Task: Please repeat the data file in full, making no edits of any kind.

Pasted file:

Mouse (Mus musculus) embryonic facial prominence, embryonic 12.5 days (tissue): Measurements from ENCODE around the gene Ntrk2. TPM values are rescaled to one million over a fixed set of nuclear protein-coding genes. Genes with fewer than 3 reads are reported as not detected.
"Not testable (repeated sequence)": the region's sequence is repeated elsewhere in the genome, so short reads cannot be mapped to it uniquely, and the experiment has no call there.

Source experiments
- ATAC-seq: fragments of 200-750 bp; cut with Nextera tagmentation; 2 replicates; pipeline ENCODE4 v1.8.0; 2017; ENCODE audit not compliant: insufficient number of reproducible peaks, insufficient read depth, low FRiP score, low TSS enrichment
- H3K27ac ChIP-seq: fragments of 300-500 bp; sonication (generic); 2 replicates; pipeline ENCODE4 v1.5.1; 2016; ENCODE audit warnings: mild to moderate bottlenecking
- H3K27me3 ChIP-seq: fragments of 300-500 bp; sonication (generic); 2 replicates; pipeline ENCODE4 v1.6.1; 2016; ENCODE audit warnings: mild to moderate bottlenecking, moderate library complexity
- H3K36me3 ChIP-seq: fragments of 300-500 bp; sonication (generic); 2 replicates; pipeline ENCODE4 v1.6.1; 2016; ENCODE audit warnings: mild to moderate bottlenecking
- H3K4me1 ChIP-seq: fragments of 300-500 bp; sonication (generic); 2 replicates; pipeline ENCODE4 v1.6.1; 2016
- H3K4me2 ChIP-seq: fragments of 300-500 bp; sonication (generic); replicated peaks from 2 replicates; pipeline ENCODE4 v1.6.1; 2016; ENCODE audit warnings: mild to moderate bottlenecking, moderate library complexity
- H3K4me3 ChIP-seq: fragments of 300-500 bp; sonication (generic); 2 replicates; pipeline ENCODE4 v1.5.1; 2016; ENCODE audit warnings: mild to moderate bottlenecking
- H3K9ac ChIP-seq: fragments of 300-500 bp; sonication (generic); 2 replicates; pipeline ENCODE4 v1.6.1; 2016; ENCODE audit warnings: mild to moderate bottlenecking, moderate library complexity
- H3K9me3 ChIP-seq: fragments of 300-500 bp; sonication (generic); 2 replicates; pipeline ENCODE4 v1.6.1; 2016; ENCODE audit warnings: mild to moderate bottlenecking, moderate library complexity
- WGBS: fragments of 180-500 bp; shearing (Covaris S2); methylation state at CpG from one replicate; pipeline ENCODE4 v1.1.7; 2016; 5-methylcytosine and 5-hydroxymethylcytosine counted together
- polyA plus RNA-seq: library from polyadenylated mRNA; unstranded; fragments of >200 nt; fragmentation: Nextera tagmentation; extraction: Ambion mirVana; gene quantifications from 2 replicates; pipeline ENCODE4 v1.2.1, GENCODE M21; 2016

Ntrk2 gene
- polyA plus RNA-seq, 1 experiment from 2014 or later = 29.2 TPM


Mouse (Mus musculus) embryonic facial prominence, embryonic 12.5 days (tissue): Measurements from ENCODE around the gene Ntrk2. TPM values are rescaled to one million over a fixed set of nuclear protein-coding genes. Genes with fewer than 3 reads are reported as not detected.
"Not testable (repeated sequence)": the region's sequence is repeated elsewhere in the genome, so short reads cannot be mapped to it uniquely, and the experiment has no call there.

Source experiments
- ATAC-seq: fragments of 200-750 bp; cut with Nextera tagmentation; 2 replicates; pipeline ENCODE4 v1.8.0; 2017; ENCODE audit not compliant: insufficient number of reproducible peaks, insufficient read depth, low FRiP score, low TSS enrichment
- H3K27ac ChIP-seq: fragments of 300-500 bp; sonication (generic); 2 replicates; pipeline ENCODE4 v1.5.1; 2016; ENCODE audit warnings: mild to moderate bottlenecking
- H3K27me3 ChIP-seq: fragments of 300-500 bp; sonication (generic); 2 replicates; pipeline ENCODE4 v1.6.1; 2016; ENCODE audit warnings: mild to moderate bottlenecking, moderate library complexity
- H3K36me3 ChIP-seq: fragments of 300-500 bp; sonication (generic); 2 replicates; pipeline ENCODE4 v1.6.1; 2016; ENCODE audit warnings: mild to moderate bottlenecking
- H3K4me1 ChIP-seq: fragments of 300-500 bp; sonication (generic); 2 replicates; pipeline ENCODE4 v1.6.1; 2016
- H3K4me2 ChIP-seq: fragments of 300-500 bp; sonication (generic); replicated peaks from 2 replicates; pipeline ENCODE4 v1.6.1; 2016; ENCODE audit warnings: mild to moderate bottlenecking, moderate library complexity
- H3K4me3 ChIP-seq: fragments of 300-500 bp; sonication (generic); 2 replicates; pipeline ENCODE4 v1.5.1; 2016; ENCODE audit warnings: mild to moderate bottlenecking
- H3K9ac ChIP-seq: fragments of 300-500 bp; sonication (generic); 2 replicates; pipeline ENCODE4 v1.6.1; 2016; ENCODE audit warnings: mild to moderate bottlenecking, moderate library complexity
- H3K9me3 ChIP-seq: fragments of 300-500 bp; sonication (generic); 2 replicates; pipeline ENCODE4 v1.6.1; 2016; ENCODE audit warnings: mild to moderate bottlenecking, moderate library complexity
- WGBS: fragments of 180-500 bp; shearing (Covaris S2); methylation state at CpG from one replicate; pipeline ENCODE4 v1.1.7; 2016; 5-methylcytosine and 5-hydroxymethylcytosine counted together
- polyA plus RNA-seq: library from polyadenylated mRNA; unstranded; fragments of >200 nt; fragmentation: Nextera tagmentation; extraction: Ambion mirVana; gene quantifications from 2 replicates; pipeline ENCODE4 v1.2.1, GENCODE M21; 2016

Ntrk2 gene
- polyA plus RNA-seq, 1 experiment from 2014 or later = 29.2 TPM